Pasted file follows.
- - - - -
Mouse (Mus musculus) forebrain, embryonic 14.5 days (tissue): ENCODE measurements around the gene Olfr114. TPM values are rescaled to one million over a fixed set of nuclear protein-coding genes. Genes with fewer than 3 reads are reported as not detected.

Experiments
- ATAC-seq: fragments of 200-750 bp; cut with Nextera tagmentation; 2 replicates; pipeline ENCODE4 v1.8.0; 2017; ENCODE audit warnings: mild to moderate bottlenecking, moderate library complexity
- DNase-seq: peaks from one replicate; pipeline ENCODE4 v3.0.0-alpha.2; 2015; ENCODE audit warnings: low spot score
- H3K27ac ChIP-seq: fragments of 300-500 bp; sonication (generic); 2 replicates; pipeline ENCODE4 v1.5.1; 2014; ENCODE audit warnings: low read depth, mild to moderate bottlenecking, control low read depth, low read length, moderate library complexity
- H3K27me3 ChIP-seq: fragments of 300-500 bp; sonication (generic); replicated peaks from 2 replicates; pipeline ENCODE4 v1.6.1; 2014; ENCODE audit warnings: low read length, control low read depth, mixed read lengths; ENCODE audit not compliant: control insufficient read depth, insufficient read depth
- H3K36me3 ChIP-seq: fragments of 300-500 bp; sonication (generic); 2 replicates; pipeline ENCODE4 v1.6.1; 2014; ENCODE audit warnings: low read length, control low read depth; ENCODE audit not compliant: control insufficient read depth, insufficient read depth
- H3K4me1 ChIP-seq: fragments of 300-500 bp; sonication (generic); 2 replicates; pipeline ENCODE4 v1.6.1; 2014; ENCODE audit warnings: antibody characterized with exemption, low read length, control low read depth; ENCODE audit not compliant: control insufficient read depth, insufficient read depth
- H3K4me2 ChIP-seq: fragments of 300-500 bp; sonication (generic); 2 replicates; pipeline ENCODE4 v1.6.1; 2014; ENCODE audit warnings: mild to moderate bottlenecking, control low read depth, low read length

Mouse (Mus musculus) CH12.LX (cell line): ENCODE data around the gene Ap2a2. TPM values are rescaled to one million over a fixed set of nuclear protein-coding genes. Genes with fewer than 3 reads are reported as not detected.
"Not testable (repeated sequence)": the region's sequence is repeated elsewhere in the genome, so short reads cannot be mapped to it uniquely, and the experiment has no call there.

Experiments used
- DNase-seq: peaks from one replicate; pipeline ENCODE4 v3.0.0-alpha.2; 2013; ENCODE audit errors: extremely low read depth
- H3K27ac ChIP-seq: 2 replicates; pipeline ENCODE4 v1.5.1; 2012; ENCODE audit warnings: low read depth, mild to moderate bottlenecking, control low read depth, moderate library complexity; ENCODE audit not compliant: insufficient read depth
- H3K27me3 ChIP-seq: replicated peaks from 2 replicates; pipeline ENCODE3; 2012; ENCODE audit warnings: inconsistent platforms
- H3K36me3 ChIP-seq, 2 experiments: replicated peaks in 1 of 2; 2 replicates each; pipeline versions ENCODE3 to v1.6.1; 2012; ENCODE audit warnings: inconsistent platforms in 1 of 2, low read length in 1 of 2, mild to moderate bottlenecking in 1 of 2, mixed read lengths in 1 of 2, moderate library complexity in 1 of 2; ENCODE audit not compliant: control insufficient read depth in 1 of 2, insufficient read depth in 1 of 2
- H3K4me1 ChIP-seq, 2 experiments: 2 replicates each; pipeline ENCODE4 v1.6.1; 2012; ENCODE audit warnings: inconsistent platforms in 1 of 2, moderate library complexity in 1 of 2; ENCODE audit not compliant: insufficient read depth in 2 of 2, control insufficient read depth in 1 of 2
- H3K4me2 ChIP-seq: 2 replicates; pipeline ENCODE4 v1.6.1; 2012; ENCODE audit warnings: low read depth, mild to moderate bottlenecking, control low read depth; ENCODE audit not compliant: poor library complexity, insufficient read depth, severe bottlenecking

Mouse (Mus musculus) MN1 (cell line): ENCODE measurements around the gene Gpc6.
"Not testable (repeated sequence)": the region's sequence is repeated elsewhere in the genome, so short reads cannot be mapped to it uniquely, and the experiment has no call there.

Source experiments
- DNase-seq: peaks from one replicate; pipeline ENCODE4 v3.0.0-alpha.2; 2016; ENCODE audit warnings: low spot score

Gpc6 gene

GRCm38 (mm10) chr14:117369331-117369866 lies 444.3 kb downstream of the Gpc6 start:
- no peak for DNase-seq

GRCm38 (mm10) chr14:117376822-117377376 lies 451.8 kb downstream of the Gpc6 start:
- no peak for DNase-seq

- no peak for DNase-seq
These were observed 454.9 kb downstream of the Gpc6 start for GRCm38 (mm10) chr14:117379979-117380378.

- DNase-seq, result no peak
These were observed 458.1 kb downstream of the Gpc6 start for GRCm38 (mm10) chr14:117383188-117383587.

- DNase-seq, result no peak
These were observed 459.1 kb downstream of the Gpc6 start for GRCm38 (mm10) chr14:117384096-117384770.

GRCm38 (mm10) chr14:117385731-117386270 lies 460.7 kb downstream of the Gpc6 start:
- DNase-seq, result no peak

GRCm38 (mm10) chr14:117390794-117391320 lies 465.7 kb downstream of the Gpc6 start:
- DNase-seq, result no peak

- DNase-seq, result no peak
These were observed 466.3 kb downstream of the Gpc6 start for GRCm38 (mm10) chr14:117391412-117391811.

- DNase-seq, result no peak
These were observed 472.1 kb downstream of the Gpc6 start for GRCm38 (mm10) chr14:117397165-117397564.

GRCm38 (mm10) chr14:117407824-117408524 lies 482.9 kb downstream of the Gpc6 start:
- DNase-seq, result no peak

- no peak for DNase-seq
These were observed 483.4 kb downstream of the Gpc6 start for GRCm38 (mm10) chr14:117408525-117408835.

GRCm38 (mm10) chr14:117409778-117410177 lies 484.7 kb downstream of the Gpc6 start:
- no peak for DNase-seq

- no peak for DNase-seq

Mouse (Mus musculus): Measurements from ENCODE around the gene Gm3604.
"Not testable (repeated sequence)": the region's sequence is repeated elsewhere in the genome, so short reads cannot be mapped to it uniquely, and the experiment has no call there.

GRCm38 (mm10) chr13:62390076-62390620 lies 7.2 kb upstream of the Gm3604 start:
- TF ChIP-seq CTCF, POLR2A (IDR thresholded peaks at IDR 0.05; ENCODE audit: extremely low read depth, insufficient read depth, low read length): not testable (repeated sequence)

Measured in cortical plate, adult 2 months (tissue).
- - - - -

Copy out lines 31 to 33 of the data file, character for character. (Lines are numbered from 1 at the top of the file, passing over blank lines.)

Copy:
These were observed 458.1 kb downstream of the Gpc6 start for GRCm38 (mm10) chr14:117383188-117383587.

- DNase-seq, result no peak
These were observed 459.1 kb downstream of the Gpc6 start for GRCm38 (mm10) chr14:117384096-117384770.